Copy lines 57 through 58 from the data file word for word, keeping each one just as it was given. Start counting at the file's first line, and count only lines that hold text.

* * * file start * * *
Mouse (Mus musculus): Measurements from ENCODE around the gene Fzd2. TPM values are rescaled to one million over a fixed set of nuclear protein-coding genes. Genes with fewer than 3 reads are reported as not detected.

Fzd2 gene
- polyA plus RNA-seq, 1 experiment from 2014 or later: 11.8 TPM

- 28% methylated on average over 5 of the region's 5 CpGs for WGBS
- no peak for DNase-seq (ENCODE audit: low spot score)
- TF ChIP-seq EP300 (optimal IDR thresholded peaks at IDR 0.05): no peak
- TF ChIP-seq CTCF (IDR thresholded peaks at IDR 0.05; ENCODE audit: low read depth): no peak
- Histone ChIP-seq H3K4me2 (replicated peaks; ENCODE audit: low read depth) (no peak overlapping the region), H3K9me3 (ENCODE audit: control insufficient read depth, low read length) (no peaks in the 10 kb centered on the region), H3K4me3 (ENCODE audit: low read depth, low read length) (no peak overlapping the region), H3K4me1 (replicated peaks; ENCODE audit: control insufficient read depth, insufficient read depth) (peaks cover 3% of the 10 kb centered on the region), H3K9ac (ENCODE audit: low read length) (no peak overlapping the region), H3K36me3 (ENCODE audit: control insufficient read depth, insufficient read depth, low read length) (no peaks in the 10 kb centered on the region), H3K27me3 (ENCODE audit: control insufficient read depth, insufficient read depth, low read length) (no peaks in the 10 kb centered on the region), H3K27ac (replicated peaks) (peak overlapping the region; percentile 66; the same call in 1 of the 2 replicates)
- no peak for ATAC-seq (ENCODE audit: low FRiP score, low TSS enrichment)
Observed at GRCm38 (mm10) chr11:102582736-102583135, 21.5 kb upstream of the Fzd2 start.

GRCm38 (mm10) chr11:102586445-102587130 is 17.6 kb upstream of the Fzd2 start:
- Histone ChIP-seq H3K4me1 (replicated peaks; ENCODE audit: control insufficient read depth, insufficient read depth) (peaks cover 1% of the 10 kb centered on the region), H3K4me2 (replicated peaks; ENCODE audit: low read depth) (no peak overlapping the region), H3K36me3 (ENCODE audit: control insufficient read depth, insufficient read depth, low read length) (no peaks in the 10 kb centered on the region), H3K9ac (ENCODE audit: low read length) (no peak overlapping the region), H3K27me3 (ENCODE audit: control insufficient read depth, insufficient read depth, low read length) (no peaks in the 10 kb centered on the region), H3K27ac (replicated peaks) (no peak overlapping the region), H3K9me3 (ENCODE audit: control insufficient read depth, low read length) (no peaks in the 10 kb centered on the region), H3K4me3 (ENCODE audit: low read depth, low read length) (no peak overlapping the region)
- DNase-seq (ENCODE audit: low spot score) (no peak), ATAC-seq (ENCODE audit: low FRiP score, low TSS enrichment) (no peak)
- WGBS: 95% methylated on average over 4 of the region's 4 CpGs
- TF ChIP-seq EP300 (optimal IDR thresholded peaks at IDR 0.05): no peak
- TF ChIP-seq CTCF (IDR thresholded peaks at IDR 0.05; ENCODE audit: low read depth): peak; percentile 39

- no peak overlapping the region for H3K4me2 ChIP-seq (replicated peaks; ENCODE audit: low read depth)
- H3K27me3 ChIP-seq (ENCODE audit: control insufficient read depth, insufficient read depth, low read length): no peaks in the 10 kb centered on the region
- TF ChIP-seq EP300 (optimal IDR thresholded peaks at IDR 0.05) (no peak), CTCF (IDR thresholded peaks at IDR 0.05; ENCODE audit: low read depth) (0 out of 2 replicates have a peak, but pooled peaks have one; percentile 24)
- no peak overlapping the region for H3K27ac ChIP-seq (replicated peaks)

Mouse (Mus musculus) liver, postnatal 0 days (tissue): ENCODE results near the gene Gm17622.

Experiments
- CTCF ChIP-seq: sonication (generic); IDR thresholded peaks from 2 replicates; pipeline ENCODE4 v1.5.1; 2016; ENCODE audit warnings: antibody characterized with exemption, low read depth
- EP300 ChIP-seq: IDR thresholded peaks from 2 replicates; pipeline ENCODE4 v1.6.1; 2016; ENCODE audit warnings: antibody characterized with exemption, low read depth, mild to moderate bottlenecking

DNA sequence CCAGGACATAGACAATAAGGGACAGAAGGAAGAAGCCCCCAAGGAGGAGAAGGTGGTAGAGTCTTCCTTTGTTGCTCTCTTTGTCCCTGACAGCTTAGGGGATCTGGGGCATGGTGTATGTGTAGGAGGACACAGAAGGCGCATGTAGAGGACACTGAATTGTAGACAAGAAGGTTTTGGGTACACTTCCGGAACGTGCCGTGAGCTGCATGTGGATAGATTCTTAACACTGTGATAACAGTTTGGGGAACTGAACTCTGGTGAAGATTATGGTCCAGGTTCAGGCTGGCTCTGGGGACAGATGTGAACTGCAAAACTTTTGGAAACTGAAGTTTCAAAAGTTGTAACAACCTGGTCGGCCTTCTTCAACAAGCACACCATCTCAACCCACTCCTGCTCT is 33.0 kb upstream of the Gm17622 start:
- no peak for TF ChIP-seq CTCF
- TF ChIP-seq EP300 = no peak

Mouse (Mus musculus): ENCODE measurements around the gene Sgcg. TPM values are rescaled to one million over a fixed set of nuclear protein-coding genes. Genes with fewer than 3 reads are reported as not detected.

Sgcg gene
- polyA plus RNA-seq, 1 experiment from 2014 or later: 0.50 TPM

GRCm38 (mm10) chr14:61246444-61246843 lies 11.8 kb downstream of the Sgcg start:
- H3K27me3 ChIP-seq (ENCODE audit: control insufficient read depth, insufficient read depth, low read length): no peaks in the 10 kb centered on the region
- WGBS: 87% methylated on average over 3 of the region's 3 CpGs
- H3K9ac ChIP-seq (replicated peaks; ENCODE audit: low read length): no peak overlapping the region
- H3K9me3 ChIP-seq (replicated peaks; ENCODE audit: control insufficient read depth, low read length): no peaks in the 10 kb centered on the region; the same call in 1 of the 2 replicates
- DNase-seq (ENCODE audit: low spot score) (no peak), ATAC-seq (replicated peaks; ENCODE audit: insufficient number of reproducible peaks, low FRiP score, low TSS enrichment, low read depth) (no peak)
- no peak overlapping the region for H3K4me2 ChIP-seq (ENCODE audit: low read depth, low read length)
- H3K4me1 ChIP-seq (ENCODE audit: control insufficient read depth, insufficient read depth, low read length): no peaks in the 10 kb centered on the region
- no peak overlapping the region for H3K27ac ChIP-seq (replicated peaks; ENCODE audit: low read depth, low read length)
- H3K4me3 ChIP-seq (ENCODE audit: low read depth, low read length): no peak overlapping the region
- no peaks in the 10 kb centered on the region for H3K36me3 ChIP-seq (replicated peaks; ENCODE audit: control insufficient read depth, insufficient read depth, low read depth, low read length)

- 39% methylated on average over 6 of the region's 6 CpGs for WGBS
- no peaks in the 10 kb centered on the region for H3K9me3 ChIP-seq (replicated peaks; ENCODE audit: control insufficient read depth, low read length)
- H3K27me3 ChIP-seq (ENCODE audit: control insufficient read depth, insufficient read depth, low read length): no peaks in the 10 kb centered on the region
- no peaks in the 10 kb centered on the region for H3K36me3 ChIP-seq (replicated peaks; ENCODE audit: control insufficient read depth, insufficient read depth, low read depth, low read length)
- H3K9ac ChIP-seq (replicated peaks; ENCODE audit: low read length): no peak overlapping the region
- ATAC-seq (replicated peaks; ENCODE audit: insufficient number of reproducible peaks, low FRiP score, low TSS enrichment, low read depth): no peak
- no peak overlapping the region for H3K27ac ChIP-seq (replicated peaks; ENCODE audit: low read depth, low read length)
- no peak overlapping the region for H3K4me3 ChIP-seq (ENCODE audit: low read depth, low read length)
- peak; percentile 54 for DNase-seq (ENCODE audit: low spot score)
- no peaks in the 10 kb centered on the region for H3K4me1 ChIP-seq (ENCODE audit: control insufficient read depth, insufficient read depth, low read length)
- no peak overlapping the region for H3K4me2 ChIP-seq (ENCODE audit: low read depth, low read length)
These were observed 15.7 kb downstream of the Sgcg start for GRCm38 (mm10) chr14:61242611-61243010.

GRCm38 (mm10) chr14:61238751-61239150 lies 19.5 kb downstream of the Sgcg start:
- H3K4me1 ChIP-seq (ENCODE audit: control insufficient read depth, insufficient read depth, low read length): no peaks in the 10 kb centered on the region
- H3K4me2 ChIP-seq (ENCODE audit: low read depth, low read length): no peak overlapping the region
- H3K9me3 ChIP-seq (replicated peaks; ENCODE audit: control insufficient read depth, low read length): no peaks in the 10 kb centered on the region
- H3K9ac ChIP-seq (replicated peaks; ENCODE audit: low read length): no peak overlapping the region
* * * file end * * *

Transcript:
- H3K9me3 ChIP-seq (replicated peaks; ENCODE audit: control insufficient read depth, low read length): no peaks in the 10 kb centered on the region
- H3K9ac ChIP-seq (replicated peaks; ENCODE audit: low read length): no peak overlapping the region